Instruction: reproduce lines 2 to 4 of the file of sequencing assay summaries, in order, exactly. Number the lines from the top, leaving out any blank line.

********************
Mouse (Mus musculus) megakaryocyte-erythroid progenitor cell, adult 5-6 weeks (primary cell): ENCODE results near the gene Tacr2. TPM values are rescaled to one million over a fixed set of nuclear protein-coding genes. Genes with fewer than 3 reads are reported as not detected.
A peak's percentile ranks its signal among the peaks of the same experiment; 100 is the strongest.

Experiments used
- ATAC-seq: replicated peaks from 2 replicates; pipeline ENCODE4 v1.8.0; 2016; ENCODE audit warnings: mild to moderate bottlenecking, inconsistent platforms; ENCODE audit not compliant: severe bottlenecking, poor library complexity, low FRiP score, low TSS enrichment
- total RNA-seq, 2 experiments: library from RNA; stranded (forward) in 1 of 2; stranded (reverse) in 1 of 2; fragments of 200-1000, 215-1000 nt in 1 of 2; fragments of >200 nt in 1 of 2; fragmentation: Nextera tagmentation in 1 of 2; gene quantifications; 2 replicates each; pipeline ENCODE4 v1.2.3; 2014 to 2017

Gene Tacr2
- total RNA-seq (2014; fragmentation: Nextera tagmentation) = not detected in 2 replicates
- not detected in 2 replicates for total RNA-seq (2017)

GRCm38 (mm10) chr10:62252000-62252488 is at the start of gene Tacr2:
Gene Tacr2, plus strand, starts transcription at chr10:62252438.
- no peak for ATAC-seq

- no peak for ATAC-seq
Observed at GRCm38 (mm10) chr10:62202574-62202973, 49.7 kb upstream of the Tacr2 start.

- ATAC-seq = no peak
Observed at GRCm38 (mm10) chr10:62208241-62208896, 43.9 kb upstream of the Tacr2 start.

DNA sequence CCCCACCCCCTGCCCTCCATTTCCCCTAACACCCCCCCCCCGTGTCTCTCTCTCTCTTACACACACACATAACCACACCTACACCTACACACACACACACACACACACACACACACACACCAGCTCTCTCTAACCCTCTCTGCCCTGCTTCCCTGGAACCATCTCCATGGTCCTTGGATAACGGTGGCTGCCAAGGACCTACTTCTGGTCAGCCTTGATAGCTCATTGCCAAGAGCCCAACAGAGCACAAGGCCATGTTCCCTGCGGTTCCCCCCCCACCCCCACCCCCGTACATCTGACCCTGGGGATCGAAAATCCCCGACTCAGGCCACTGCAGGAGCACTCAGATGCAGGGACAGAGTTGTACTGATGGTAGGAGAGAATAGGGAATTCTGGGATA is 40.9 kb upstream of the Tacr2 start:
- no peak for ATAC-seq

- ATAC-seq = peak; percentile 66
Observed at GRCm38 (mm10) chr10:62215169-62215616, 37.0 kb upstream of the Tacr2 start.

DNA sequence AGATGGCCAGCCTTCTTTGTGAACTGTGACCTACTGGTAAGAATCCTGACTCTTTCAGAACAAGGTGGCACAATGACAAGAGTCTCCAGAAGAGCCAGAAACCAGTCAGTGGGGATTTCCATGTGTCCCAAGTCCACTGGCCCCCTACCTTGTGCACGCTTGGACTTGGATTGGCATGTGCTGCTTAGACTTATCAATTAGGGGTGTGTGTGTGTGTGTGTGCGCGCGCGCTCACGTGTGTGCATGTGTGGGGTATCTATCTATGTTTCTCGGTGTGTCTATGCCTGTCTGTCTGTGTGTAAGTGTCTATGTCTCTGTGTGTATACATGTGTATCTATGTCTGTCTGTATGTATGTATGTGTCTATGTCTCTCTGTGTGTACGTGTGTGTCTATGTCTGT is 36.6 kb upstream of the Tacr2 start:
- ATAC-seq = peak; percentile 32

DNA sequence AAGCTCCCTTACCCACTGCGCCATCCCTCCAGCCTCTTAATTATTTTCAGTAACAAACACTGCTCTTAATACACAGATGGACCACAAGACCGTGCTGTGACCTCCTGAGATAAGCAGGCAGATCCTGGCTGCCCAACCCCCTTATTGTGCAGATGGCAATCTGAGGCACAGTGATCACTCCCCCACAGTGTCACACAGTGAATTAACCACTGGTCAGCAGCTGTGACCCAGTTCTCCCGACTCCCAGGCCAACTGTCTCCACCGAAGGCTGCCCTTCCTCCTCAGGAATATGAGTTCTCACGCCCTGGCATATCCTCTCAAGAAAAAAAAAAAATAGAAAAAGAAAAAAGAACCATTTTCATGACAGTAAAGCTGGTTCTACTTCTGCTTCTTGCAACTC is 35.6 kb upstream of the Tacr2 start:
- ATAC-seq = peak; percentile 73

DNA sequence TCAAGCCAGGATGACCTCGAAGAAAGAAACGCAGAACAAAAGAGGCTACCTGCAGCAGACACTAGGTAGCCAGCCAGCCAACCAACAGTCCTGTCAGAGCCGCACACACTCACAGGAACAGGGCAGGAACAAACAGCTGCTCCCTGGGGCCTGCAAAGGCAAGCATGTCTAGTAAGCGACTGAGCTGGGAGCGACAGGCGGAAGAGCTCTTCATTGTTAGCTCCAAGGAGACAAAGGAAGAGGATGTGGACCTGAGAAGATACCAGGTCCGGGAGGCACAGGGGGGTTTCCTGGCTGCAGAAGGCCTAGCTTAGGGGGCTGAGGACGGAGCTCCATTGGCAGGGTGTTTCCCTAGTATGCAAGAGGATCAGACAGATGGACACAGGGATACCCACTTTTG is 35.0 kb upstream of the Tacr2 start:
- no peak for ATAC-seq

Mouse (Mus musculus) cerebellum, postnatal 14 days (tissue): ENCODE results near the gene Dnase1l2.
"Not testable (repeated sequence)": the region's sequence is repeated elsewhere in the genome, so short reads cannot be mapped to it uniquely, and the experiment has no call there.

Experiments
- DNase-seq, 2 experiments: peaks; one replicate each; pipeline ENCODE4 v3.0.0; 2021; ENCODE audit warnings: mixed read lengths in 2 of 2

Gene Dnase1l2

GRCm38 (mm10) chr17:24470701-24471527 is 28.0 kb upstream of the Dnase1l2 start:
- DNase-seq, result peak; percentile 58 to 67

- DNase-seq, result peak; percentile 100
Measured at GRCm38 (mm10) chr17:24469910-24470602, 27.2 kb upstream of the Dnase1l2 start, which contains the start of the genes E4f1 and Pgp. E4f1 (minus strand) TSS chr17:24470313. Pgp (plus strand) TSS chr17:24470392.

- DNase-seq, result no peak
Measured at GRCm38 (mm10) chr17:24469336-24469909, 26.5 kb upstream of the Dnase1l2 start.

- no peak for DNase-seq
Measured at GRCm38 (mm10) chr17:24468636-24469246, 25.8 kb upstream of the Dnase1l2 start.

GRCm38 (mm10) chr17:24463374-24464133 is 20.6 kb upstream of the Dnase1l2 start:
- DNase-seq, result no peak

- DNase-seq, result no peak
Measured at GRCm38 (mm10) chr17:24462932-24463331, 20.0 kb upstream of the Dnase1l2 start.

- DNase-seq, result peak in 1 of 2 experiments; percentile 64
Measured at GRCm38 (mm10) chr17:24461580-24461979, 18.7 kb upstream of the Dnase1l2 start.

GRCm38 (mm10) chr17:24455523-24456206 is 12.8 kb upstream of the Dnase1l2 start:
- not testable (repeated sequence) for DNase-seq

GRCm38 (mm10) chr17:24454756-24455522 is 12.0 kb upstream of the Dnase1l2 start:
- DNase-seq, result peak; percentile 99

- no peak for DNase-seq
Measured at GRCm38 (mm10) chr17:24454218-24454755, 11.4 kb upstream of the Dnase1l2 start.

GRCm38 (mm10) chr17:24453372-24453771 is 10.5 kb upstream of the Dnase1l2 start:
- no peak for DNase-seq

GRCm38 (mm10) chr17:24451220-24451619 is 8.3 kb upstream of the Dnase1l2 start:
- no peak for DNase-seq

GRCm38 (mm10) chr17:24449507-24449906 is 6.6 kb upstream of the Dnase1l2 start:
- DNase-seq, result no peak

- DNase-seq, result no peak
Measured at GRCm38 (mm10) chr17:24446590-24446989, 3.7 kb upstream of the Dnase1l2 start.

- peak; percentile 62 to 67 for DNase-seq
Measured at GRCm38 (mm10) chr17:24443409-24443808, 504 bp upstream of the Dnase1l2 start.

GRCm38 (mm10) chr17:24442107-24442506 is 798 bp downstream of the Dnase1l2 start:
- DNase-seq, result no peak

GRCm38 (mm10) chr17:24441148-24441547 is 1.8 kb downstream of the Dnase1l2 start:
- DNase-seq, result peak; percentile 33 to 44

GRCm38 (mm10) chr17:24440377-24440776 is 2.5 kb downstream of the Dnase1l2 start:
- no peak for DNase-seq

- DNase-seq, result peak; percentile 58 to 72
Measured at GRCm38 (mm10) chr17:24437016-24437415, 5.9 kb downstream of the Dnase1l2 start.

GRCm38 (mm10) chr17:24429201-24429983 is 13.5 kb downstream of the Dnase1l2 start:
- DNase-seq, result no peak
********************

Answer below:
A peak's percentile ranks its signal among the peaks of the same experiment; 100 is the strongest.

Experiments used
- ATAC-seq: replicated peaks from 2 replicates; pipeline ENCODE4 v1.8.0; 2016; ENCODE audit warnings: mild to moderate bottlenecking, inconsistent platforms; ENCODE audit not compliant: severe bottlenecking, poor library complexity, low FRiP score, low TSS enrichment